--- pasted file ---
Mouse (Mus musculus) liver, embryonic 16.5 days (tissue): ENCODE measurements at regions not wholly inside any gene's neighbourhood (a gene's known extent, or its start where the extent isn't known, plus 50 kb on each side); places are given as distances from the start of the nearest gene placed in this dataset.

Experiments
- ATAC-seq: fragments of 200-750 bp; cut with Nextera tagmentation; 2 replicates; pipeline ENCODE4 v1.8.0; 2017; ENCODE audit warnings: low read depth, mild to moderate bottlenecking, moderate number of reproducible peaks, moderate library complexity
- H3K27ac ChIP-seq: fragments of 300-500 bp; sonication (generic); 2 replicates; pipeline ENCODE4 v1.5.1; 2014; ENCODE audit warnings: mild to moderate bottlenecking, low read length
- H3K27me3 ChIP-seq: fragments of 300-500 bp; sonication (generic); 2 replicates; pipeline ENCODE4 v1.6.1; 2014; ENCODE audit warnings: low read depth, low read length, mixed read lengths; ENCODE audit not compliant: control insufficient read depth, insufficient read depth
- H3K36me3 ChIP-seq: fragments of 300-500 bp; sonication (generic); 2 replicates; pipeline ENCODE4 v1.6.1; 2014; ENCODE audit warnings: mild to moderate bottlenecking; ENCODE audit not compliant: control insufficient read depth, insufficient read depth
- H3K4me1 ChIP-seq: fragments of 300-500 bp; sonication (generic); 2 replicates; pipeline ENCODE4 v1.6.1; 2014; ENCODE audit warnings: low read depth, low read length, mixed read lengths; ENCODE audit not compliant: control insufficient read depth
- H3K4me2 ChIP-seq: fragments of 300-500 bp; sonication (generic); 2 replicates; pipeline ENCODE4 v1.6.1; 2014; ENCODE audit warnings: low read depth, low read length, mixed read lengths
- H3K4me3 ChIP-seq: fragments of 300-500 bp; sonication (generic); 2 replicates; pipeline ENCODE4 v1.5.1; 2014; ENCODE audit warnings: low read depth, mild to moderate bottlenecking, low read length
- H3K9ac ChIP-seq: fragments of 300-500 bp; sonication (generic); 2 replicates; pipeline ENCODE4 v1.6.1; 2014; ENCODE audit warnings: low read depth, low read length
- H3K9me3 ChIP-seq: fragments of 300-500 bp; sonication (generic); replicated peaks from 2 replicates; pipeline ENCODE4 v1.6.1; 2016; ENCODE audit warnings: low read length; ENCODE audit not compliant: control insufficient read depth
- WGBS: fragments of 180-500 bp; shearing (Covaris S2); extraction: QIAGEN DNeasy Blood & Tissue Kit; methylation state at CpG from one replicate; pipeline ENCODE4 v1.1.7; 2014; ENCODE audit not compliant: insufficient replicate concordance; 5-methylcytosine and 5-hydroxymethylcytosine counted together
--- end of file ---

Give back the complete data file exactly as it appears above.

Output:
Mouse (Mus musculus) liver, embryonic 16.5 days (tissue): ENCODE measurements at regions not wholly inside any gene's neighbourhood (a gene's known extent, or its start where the extent isn't known, plus 50 kb on each side); places are given as distances from the start of the nearest gene placed in this dataset.

Experiments
- ATAC-seq: fragments of 200-750 bp; cut with Nextera tagmentation; 2 replicates; pipeline ENCODE4 v1.8.0; 2017; ENCODE audit warnings: low read depth, mild to moderate bottlenecking, moderate number of reproducible peaks, moderate library complexity
- H3K27ac ChIP-seq: fragments of 300-500 bp; sonication (generic); 2 replicates; pipeline ENCODE4 v1.5.1; 2014; ENCODE audit warnings: mild to moderate bottlenecking, low read length
- H3K27me3 ChIP-seq: fragments of 300-500 bp; sonication (generic); 2 replicates; pipeline ENCODE4 v1.6.1; 2014; ENCODE audit warnings: low read depth, low read length, mixed read lengths; ENCODE audit not compliant: control insufficient read depth, insufficient read depth
- H3K36me3 ChIP-seq: fragments of 300-500 bp; sonication (generic); 2 replicates; pipeline ENCODE4 v1.6.1; 2014; ENCODE audit warnings: mild to moderate bottlenecking; ENCODE audit not compliant: control insufficient read depth, insufficient read depth
- H3K4me1 ChIP-seq: fragments of 300-500 bp; sonication (generic); 2 replicates; pipeline ENCODE4 v1.6.1; 2014; ENCODE audit warnings: low read depth, low read length, mixed read lengths; ENCODE audit not compliant: control insufficient read depth
- H3K4me2 ChIP-seq: fragments of 300-500 bp; sonication (generic); 2 replicates; pipeline ENCODE4 v1.6.1; 2014; ENCODE audit warnings: low read depth, low read length, mixed read lengths
- H3K4me3 ChIP-seq: fragments of 300-500 bp; sonication (generic); 2 replicates; pipeline ENCODE4 v1.5.1; 2014; ENCODE audit warnings: low read depth, mild to moderate bottlenecking, low read length
- H3K9ac ChIP-seq: fragments of 300-500 bp; sonication (generic); 2 replicates; pipeline ENCODE4 v1.6.1; 2014; ENCODE audit warnings: low read depth, low read length
- H3K9me3 ChIP-seq: fragments of 300-500 bp; sonication (generic); replicated peaks from 2 replicates; pipeline ENCODE4 v1.6.1; 2016; ENCODE audit warnings: low read length; ENCODE audit not compliant: control insufficient read depth
- WGBS: fragments of 180-500 bp; shearing (Covaris S2); extraction: QIAGEN DNeasy Blood & Tissue Kit; methylation state at CpG from one replicate; pipeline ENCODE4 v1.1.7; 2014; ENCODE audit not compliant: insufficient replicate concordance; 5-methylcytosine and 5-hydroxymethylcytosine counted together